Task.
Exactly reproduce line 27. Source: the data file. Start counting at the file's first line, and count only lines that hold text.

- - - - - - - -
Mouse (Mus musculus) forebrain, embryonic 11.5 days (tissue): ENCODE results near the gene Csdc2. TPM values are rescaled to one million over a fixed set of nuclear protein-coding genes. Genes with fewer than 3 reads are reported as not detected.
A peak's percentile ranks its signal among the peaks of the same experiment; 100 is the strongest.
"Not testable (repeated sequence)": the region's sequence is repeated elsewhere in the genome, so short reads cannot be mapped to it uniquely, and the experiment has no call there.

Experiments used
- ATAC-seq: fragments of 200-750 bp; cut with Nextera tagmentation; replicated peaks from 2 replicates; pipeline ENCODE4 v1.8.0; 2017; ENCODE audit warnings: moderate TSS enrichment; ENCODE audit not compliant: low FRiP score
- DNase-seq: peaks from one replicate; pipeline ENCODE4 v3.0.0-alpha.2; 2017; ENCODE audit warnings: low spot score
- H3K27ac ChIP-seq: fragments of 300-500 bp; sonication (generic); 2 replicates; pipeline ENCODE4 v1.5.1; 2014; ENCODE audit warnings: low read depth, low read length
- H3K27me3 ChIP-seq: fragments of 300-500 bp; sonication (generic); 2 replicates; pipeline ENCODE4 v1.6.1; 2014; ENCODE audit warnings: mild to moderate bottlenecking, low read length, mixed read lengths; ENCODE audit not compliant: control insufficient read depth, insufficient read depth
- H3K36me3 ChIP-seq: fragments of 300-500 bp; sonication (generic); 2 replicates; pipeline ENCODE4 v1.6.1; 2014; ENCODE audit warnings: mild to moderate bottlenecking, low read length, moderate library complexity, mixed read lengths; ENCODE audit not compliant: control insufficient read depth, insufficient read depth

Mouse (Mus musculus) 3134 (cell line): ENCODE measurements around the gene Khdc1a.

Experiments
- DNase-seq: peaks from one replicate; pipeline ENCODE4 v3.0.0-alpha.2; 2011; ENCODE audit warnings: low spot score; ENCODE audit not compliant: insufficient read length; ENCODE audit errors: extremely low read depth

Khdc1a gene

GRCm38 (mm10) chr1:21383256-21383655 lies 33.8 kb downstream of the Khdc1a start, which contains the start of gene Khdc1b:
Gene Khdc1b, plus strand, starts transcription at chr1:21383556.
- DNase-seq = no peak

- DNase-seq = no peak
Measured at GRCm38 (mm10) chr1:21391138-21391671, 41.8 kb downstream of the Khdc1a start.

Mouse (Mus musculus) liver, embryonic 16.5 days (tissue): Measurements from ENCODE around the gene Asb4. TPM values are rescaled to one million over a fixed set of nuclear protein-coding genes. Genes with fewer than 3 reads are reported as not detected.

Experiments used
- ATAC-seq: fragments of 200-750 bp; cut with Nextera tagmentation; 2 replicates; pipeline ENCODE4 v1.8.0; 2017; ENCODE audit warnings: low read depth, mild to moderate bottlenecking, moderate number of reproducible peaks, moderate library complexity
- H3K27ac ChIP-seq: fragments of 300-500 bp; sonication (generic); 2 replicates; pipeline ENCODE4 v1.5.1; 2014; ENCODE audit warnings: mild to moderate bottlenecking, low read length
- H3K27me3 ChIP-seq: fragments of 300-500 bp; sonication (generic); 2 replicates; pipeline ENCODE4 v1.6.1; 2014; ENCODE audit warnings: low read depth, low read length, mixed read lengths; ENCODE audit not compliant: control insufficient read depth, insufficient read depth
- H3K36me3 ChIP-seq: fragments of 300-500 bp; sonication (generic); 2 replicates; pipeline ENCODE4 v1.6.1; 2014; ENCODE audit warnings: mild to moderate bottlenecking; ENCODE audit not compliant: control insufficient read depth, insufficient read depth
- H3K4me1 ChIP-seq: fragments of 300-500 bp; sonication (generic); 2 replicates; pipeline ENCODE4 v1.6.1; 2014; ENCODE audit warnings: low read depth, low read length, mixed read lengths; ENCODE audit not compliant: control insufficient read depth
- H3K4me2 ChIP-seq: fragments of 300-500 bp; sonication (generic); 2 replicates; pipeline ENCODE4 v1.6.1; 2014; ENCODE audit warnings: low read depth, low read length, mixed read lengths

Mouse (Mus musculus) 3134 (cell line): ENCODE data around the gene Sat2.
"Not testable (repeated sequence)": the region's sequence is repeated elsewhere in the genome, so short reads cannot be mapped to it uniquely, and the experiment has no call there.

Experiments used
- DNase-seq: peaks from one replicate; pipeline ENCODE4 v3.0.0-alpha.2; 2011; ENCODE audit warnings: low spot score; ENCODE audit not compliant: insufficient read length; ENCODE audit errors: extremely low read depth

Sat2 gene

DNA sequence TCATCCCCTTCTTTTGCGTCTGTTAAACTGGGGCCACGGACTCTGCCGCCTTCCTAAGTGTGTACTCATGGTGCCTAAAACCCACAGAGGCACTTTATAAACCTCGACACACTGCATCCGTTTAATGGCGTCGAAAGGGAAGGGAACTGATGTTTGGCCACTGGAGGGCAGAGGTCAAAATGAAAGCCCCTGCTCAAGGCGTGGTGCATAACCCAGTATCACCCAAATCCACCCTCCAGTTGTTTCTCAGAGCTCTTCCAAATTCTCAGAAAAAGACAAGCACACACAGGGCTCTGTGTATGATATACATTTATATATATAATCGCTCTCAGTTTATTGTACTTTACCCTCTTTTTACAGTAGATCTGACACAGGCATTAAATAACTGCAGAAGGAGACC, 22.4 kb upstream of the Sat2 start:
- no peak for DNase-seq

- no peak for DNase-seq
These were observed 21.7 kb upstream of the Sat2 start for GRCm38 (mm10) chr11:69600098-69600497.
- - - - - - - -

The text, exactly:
Mouse (Mus musculus) 3134 (cell line): ENCODE data around the gene Sat2.